View from the House: I won’t allow EU citizens to fear removal

Hampstead and Kilburn MP Tulip Siddiq. Picture: Chris McAndrew/Creative Commons

Hampstead and Kilburn MP Tulip Siddiq. Picture: Chris McAndrew/Creative Commons - Credit: Chris McAndrew/Creative Commons

It is hard to think of an area of local life that has not benefited from the contribution of EU citizens.

Whether working for our NHS, conducting world-leading research, or simply participating in our society as valued friends and family, they make up an essential part of our society.

Over the festive period, British politicians served up two rather different gestures to EU citizens living in the UK. Whilst the mayor of London chose to celebrate our European communities through his annual fireworks display, the government opted for a different message.

A Home Office video, released this December, set out the details of “settled status” that EU nationals will need to apply for should they wish to remain in Britain after December 2020.

The video attempts to present a cosmopolitan, welcoming Britain. Instead, it simply spins the new hurdles facing the EU citizens who now require settled status to retain their existing rights.

Since the referendum, the government has treated EU citizens – at best – as a secondary consideration. At worst, ministers have actively demonised them.

Having failed to unilaterally guarantee their right to stay from the outset, the Prime Minister has described EU citizens as “queue jumpers”, treating them as bargaining chips before developing post-Brexit policy that degrades their rights.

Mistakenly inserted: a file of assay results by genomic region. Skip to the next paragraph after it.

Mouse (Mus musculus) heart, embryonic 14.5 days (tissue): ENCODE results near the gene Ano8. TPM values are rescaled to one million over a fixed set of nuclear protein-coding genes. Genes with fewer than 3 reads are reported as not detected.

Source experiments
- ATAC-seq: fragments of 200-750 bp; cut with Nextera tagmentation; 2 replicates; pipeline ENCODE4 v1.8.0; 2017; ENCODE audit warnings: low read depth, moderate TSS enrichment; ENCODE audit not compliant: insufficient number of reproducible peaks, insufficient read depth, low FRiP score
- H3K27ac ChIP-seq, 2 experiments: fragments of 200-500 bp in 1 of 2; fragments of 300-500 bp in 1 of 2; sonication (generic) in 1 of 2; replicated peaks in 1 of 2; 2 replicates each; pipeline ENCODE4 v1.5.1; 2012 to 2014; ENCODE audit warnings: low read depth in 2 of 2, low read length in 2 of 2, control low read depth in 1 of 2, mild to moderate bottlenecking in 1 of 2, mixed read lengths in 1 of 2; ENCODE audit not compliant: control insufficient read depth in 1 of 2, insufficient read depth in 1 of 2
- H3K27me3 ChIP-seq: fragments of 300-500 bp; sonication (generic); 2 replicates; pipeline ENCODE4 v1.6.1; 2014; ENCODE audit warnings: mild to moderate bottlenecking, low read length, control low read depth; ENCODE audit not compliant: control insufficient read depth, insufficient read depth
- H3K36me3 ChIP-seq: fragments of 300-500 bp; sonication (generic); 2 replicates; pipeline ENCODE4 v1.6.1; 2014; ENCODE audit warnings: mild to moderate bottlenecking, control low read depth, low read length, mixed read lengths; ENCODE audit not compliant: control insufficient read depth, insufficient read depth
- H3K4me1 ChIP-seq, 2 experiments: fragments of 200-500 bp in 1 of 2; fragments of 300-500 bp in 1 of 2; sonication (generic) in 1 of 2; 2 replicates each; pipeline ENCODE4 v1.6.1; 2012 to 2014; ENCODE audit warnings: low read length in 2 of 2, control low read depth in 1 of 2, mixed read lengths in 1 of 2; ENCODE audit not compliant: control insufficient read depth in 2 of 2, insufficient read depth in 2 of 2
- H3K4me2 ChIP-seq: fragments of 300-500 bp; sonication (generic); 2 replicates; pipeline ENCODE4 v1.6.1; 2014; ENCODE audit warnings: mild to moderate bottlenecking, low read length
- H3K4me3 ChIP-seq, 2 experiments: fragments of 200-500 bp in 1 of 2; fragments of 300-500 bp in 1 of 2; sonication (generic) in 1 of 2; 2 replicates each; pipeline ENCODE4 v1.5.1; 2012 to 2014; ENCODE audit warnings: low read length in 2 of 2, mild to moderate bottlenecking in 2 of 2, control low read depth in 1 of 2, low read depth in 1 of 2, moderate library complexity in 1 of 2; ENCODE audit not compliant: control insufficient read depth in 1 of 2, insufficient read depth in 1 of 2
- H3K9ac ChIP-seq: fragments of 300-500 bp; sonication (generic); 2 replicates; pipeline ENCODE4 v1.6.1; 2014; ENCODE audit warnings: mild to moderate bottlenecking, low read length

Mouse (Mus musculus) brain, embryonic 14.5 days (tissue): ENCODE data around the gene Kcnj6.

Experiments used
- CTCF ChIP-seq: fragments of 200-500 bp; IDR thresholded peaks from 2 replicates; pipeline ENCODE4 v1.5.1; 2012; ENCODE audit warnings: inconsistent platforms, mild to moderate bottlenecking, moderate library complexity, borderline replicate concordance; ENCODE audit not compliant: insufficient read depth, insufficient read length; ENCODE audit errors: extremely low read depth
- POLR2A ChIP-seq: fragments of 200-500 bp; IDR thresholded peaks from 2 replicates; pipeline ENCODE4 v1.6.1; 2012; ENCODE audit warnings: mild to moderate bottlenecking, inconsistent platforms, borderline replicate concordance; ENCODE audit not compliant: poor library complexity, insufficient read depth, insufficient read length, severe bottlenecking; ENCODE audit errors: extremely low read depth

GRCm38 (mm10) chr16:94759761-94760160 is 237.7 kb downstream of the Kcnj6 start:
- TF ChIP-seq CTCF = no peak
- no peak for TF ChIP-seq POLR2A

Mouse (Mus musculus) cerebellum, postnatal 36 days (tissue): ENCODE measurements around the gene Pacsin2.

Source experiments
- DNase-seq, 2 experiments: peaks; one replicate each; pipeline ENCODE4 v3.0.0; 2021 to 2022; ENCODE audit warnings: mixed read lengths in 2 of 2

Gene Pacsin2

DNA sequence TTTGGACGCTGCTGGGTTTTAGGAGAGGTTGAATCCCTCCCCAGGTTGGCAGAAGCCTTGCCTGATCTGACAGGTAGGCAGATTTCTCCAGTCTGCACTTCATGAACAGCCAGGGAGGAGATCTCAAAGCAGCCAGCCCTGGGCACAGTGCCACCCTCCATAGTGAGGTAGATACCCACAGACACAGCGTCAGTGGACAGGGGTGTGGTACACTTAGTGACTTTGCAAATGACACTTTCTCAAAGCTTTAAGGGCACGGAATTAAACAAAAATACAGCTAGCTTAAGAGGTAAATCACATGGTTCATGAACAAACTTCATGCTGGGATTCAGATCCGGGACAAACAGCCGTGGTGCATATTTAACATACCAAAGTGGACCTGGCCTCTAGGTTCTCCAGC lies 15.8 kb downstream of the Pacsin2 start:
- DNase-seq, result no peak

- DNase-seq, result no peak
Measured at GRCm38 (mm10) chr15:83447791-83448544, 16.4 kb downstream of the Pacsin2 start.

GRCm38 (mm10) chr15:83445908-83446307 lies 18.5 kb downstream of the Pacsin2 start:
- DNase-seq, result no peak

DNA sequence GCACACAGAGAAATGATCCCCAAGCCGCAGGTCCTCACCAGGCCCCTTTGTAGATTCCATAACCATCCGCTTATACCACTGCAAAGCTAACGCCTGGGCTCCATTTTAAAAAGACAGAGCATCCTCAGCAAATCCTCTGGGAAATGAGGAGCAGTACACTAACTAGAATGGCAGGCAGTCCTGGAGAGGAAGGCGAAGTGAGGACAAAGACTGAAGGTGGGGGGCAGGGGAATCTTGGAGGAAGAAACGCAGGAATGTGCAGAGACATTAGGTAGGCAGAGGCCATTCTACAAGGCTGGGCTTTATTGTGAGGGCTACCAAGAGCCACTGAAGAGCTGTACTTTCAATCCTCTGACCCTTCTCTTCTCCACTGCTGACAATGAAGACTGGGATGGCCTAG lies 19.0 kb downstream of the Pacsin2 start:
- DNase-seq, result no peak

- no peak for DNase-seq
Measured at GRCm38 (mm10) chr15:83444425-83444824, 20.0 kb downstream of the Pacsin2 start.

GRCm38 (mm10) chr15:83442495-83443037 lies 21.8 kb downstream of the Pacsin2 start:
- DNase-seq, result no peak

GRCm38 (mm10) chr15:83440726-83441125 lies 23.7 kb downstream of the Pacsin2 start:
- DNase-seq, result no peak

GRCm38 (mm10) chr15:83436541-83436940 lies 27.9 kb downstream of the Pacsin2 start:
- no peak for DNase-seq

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Settled status takes away EU citizens’ lifelong right to return to the UK, limiting it to just five years. It also downgrades family reunion rights, threatening to separate loved ones and create dispersed “Skype families”. As I highlighted in a recent question to the Home Office, it may even contravene the “right to family life” enshrined in our Human Rights Act.

The settled status scheme also poses an administrative nightmare for applicants. Those hoping to stay will have to navigate software that has known technical glitches, run by bureaucrats of an error-prone and understaffed government department.

In one 2017 investigation, the Chief Inspector of Borders and Immigration found a 10 per cent error rate in officials’ decision making. With an expected 3.6million applications, an error rate of just 1pc for settled status applicants would amount to 36,000 EU citizens facing unacceptable limbo.

Given these concerns, I have tabled a number of questions to ministers. I won’t allow a situation where uncertainty reigns, and where EU citizens who have lived here for decades genuinely fear removal. The Home Office spin on settled status has badly failed. The smiling faces and faux cosmopolitanism of the video does not come close to hiding the reality of a scheme based on exclusion and fear. For as long as the government persists in chasing unobtainable net migration targets, I will continue to fight for EU nationals’ rights and a better course for the country in the days, weeks and months ahead.